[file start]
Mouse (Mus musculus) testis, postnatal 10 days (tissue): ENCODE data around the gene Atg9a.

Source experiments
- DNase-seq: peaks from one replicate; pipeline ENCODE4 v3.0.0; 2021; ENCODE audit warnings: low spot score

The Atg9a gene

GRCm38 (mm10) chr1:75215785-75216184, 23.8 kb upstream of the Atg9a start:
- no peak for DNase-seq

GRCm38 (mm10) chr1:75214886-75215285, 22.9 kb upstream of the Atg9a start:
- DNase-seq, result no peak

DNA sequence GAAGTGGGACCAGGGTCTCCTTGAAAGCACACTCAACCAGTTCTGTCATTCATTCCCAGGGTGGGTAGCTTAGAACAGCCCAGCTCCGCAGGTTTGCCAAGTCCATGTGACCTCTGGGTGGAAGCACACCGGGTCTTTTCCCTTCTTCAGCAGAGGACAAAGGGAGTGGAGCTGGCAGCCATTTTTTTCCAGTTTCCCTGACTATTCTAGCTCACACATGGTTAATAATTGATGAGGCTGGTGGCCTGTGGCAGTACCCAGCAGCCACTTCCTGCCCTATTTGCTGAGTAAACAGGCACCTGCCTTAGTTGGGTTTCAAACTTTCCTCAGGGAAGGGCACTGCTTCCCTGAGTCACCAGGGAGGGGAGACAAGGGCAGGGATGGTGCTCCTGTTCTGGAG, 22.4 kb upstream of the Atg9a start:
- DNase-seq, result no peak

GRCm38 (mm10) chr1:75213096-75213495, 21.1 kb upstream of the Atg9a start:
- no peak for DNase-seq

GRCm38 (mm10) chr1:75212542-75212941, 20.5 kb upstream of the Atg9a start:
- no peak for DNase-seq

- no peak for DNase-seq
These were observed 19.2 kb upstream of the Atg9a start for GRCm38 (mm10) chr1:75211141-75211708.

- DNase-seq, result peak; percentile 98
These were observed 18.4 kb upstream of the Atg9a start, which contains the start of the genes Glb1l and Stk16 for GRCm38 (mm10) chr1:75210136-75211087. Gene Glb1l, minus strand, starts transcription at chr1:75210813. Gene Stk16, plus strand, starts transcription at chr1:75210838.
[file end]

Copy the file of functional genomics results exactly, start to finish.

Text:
Mouse (Mus musculus) testis, postnatal 10 days (tissue): ENCODE data around the gene Atg9a.

Source experiments
- DNase-seq: peaks from one replicate; pipeline ENCODE4 v3.0.0; 2021; ENCODE audit warnings: low spot score

The Atg9a gene

GRCm38 (mm10) chr1:75215785-75216184, 23.8 kb upstream of the Atg9a start:
- no peak for DNase-seq

GRCm38 (mm10) chr1:75214886-75215285, 22.9 kb upstream of the Atg9a start:
- DNase-seq, result no peak

DNA sequence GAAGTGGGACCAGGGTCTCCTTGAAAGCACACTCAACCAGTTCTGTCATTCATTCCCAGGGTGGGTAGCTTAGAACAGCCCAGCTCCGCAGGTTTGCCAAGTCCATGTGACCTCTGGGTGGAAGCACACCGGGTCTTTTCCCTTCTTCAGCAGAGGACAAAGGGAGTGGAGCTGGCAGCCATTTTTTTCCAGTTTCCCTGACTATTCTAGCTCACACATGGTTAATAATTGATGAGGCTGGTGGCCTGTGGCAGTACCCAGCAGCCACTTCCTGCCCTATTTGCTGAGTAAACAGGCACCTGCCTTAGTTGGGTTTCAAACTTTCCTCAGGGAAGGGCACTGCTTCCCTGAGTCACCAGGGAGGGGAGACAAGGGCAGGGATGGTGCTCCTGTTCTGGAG, 22.4 kb upstream of the Atg9a start:
- DNase-seq, result no peak

GRCm38 (mm10) chr1:75213096-75213495, 21.1 kb upstream of the Atg9a start:
- no peak for DNase-seq

GRCm38 (mm10) chr1:75212542-75212941, 20.5 kb upstream of the Atg9a start:
- no peak for DNase-seq

- no peak for DNase-seq
These were observed 19.2 kb upstream of the Atg9a start for GRCm38 (mm10) chr1:75211141-75211708.

- DNase-seq, result peak; percentile 98
These were observed 18.4 kb upstream of the Atg9a start, which contains the start of the genes Glb1l and Stk16 for GRCm38 (mm10) chr1:75210136-75211087. Gene Glb1l, minus strand, starts transcription at chr1:75210813. Gene Stk16, plus strand, starts transcription at chr1:75210838.